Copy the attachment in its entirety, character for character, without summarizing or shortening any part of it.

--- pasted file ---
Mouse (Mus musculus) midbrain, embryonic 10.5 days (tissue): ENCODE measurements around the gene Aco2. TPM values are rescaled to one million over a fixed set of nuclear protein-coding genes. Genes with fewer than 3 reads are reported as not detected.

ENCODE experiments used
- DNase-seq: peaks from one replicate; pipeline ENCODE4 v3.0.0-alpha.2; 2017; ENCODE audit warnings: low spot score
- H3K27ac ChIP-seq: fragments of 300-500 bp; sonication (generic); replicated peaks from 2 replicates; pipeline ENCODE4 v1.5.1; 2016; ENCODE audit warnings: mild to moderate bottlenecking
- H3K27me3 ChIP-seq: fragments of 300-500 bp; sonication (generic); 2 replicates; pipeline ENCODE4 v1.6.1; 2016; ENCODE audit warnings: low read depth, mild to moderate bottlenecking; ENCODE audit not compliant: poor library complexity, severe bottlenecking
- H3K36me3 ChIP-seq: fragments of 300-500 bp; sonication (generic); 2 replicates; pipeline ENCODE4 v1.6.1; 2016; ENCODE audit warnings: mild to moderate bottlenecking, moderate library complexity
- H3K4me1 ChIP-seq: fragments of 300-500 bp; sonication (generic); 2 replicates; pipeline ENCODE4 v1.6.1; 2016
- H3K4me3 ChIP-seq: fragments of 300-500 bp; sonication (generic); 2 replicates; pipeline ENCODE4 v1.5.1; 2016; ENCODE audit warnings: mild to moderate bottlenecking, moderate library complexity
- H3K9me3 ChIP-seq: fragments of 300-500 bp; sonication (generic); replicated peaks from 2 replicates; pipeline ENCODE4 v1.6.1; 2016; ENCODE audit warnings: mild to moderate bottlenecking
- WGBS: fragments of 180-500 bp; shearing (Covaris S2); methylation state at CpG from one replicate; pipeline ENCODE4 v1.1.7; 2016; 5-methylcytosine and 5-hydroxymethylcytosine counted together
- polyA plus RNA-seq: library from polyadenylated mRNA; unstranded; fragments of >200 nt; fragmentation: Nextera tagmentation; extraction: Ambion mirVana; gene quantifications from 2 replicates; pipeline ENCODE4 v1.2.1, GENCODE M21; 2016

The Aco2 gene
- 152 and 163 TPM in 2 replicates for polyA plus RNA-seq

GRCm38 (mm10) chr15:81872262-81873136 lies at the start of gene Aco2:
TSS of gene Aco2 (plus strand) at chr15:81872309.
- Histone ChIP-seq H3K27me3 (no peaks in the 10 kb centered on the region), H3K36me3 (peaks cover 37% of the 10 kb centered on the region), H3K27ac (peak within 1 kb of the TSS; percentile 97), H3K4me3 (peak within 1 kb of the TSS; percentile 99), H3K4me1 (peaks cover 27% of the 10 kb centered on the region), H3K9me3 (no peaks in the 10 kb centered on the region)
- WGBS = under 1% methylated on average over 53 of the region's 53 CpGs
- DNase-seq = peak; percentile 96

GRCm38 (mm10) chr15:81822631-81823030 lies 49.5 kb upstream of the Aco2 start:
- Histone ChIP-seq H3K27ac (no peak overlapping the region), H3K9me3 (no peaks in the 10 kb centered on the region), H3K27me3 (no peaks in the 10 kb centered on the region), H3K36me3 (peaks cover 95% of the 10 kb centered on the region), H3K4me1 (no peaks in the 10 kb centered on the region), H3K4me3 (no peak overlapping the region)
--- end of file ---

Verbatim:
Mouse (Mus musculus) midbrain, embryonic 10.5 days (tissue): ENCODE measurements around the gene Aco2. TPM values are rescaled to one million over a fixed set of nuclear protein-coding genes. Genes with fewer than 3 reads are reported as not detected.

ENCODE experiments used
- DNase-seq: peaks from one replicate; pipeline ENCODE4 v3.0.0-alpha.2; 2017; ENCODE audit warnings: low spot score
- H3K27ac ChIP-seq: fragments of 300-500 bp; sonication (generic); replicated peaks from 2 replicates; pipeline ENCODE4 v1.5.1; 2016; ENCODE audit warnings: mild to moderate bottlenecking
- H3K27me3 ChIP-seq: fragments of 300-500 bp; sonication (generic); 2 replicates; pipeline ENCODE4 v1.6.1; 2016; ENCODE audit warnings: low read depth, mild to moderate bottlenecking; ENCODE audit not compliant: poor library complexity, severe bottlenecking
- H3K36me3 ChIP-seq: fragments of 300-500 bp; sonication (generic); 2 replicates; pipeline ENCODE4 v1.6.1; 2016; ENCODE audit warnings: mild to moderate bottlenecking, moderate library complexity
- H3K4me1 ChIP-seq: fragments of 300-500 bp; sonication (generic); 2 replicates; pipeline ENCODE4 v1.6.1; 2016
- H3K4me3 ChIP-seq: fragments of 300-500 bp; sonication (generic); 2 replicates; pipeline ENCODE4 v1.5.1; 2016; ENCODE audit warnings: mild to moderate bottlenecking, moderate library complexity
- H3K9me3 ChIP-seq: fragments of 300-500 bp; sonication (generic); replicated peaks from 2 replicates; pipeline ENCODE4 v1.6.1; 2016; ENCODE audit warnings: mild to moderate bottlenecking
- WGBS: fragments of 180-500 bp; shearing (Covaris S2); methylation state at CpG from one replicate; pipeline ENCODE4 v1.1.7; 2016; 5-methylcytosine and 5-hydroxymethylcytosine counted together
- polyA plus RNA-seq: library from polyadenylated mRNA; unstranded; fragments of >200 nt; fragmentation: Nextera tagmentation; extraction: Ambion mirVana; gene quantifications from 2 replicates; pipeline ENCODE4 v1.2.1, GENCODE M21; 2016

The Aco2 gene
- 152 and 163 TPM in 2 replicates for polyA plus RNA-seq

GRCm38 (mm10) chr15:81872262-81873136 lies at the start of gene Aco2:
TSS of gene Aco2 (plus strand) at chr15:81872309.
- Histone ChIP-seq H3K27me3 (no peaks in the 10 kb centered on the region), H3K36me3 (peaks cover 37% of the 10 kb centered on the region), H3K27ac (peak within 1 kb of the TSS; percentile 97), H3K4me3 (peak within 1 kb of the TSS; percentile 99), H3K4me1 (peaks cover 27% of the 10 kb centered on the region), H3K9me3 (no peaks in the 10 kb centered on the region)
- WGBS = under 1% methylated on average over 53 of the region's 53 CpGs
- DNase-seq = peak; percentile 96

GRCm38 (mm10) chr15:81822631-81823030 lies 49.5 kb upstream of the Aco2 start:
- Histone ChIP-seq H3K27ac (no peak overlapping the region), H3K9me3 (no peaks in the 10 kb centered on the region), H3K27me3 (no peaks in the 10 kb centered on the region), H3K36me3 (peaks cover 95% of the 10 kb centered on the region), H3K4me1 (no peaks in the 10 kb centered on the region), H3K4me3 (no peak overlapping the region)